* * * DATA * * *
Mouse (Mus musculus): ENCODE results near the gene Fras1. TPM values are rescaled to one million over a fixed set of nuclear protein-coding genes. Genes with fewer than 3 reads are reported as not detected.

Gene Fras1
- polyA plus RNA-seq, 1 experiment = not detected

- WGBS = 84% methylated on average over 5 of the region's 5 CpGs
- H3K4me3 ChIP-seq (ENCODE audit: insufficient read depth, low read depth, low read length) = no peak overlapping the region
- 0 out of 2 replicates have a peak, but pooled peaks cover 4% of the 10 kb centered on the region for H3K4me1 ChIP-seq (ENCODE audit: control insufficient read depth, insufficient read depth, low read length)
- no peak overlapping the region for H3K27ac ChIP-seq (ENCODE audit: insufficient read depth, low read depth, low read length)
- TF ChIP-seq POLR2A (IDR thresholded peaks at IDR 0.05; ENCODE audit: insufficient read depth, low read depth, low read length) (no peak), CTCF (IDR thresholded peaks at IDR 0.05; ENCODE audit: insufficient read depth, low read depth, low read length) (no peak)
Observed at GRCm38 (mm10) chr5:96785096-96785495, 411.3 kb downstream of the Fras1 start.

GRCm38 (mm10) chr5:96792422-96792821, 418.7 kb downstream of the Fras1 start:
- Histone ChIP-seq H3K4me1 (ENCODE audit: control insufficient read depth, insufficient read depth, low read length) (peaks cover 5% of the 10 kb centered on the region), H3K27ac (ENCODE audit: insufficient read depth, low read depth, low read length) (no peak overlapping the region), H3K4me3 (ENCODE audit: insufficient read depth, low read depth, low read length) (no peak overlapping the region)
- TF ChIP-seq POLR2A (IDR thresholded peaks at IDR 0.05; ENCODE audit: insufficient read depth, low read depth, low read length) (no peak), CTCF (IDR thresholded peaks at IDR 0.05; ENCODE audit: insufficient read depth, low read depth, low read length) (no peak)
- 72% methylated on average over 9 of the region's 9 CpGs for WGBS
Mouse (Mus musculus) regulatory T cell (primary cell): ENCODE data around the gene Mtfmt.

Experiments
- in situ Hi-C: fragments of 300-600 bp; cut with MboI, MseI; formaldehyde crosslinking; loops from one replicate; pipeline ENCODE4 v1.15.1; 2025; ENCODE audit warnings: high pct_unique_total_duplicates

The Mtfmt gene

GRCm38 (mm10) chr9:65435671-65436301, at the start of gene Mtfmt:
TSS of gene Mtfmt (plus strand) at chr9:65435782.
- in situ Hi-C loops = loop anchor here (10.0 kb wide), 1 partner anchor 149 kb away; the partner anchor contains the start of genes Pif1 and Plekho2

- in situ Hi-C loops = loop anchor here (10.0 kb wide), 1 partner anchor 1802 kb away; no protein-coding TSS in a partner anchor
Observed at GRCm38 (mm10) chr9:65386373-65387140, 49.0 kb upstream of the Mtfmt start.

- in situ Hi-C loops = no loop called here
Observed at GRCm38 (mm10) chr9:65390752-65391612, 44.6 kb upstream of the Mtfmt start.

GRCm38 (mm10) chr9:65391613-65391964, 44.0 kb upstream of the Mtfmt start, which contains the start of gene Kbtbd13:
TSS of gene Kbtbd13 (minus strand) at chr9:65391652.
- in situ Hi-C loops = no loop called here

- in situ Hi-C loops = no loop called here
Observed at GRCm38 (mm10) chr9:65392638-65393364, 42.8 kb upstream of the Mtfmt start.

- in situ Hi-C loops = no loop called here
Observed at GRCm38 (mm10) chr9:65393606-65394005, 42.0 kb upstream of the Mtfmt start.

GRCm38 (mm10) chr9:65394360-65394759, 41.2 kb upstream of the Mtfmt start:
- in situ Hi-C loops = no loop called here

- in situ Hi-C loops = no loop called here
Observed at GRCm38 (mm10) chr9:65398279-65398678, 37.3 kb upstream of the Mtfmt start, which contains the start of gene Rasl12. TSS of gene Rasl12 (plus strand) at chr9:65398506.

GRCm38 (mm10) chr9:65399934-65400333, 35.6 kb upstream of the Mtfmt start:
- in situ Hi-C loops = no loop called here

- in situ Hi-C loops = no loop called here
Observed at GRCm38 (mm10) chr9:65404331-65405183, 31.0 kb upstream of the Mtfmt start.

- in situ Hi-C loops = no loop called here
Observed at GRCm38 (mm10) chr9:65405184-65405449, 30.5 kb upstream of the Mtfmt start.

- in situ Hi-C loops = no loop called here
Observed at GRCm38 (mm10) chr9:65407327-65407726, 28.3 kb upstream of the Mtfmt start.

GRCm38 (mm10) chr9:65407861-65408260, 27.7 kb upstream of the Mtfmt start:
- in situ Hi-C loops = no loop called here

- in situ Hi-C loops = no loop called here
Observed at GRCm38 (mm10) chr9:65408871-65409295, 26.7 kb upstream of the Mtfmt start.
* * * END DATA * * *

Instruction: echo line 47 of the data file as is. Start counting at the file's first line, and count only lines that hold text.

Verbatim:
Observed at GRCm38 (mm10) chr9:65408871-65409295, 26.7 kb upstream of the Mtfmt start.